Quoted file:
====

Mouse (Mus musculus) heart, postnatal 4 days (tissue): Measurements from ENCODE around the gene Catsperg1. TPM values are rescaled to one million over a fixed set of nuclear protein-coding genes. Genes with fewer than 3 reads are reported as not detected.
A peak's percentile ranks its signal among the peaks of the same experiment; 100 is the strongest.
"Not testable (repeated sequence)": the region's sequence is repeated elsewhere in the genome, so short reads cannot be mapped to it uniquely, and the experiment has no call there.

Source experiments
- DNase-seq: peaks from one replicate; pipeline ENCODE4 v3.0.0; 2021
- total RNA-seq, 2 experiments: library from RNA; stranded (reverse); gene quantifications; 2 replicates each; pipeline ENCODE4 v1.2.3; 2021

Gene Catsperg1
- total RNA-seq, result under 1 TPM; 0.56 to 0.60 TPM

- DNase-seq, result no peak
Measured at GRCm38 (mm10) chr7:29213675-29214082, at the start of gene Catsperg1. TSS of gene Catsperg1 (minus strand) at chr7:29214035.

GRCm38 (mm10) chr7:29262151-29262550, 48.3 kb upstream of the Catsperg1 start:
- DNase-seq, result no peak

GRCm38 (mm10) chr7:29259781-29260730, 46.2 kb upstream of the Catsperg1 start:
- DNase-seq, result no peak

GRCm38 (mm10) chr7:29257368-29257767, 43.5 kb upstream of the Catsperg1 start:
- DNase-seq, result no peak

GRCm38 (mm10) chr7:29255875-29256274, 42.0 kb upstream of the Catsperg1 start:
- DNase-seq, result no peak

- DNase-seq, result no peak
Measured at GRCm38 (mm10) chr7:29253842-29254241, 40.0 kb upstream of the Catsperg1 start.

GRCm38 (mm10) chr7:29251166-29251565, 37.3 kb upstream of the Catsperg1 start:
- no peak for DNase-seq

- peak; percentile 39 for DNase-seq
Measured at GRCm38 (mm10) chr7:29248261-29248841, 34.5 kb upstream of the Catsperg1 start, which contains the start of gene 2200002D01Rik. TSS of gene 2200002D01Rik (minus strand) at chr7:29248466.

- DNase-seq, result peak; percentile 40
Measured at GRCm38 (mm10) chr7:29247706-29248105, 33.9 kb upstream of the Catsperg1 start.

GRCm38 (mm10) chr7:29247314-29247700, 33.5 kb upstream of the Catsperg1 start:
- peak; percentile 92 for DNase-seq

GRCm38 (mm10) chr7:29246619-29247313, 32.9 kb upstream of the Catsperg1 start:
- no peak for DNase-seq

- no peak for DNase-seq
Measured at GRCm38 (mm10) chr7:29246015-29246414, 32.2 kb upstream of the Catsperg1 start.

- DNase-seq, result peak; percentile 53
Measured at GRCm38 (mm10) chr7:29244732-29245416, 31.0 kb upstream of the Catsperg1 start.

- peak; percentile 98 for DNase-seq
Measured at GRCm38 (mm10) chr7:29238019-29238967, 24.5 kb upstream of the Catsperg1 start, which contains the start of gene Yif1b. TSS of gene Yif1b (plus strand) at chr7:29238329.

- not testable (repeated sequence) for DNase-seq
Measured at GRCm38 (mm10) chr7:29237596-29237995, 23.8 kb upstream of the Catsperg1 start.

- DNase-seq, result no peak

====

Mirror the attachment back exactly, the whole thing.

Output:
Mouse (Mus musculus) heart, postnatal 4 days (tissue): Measurements from ENCODE around the gene Catsperg1. TPM values are rescaled to one million over a fixed set of nuclear protein-coding genes. Genes with fewer than 3 reads are reported as not detected.
A peak's percentile ranks its signal among the peaks of the same experiment; 100 is the strongest.
"Not testable (repeated sequence)": the region's sequence is repeated elsewhere in the genome, so short reads cannot be mapped to it uniquely, and the experiment has no call there.

Source experiments
- DNase-seq: peaks from one replicate; pipeline ENCODE4 v3.0.0; 2021
- total RNA-seq, 2 experiments: library from RNA; stranded (reverse); gene quantifications; 2 replicates each; pipeline ENCODE4 v1.2.3; 2021

Gene Catsperg1
- total RNA-seq, result under 1 TPM; 0.56 to 0.60 TPM

- DNase-seq, result no peak
Measured at GRCm38 (mm10) chr7:29213675-29214082, at the start of gene Catsperg1. TSS of gene Catsperg1 (minus strand) at chr7:29214035.

GRCm38 (mm10) chr7:29262151-29262550, 48.3 kb upstream of the Catsperg1 start:
- DNase-seq, result no peak

GRCm38 (mm10) chr7:29259781-29260730, 46.2 kb upstream of the Catsperg1 start:
- DNase-seq, result no peak

GRCm38 (mm10) chr7:29257368-29257767, 43.5 kb upstream of the Catsperg1 start:
- DNase-seq, result no peak

GRCm38 (mm10) chr7:29255875-29256274, 42.0 kb upstream of the Catsperg1 start:
- DNase-seq, result no peak

- DNase-seq, result no peak
Measured at GRCm38 (mm10) chr7:29253842-29254241, 40.0 kb upstream of the Catsperg1 start.

GRCm38 (mm10) chr7:29251166-29251565, 37.3 kb upstream of the Catsperg1 start:
- no peak for DNase-seq

- peak; percentile 39 for DNase-seq
Measured at GRCm38 (mm10) chr7:29248261-29248841, 34.5 kb upstream of the Catsperg1 start, which contains the start of gene 2200002D01Rik. TSS of gene 2200002D01Rik (minus strand) at chr7:29248466.

- DNase-seq, result peak; percentile 40
Measured at GRCm38 (mm10) chr7:29247706-29248105, 33.9 kb upstream of the Catsperg1 start.

GRCm38 (mm10) chr7:29247314-29247700, 33.5 kb upstream of the Catsperg1 start:
- peak; percentile 92 for DNase-seq

GRCm38 (mm10) chr7:29246619-29247313, 32.9 kb upstream of the Catsperg1 start:
- no peak for DNase-seq

- no peak for DNase-seq
Measured at GRCm38 (mm10) chr7:29246015-29246414, 32.2 kb upstream of the Catsperg1 start.

- DNase-seq, result peak; percentile 53
Measured at GRCm38 (mm10) chr7:29244732-29245416, 31.0 kb upstream of the Catsperg1 start.

- peak; percentile 98 for DNase-seq
Measured at GRCm38 (mm10) chr7:29238019-29238967, 24.5 kb upstream of the Catsperg1 start, which contains the start of gene Yif1b. TSS of gene Yif1b (plus strand) at chr7:29238329.

- not testable (repeated sequence) for DNase-seq
Measured at GRCm38 (mm10) chr7:29237596-29237995, 23.8 kb upstream of the Catsperg1 start.

- DNase-seq, result no peak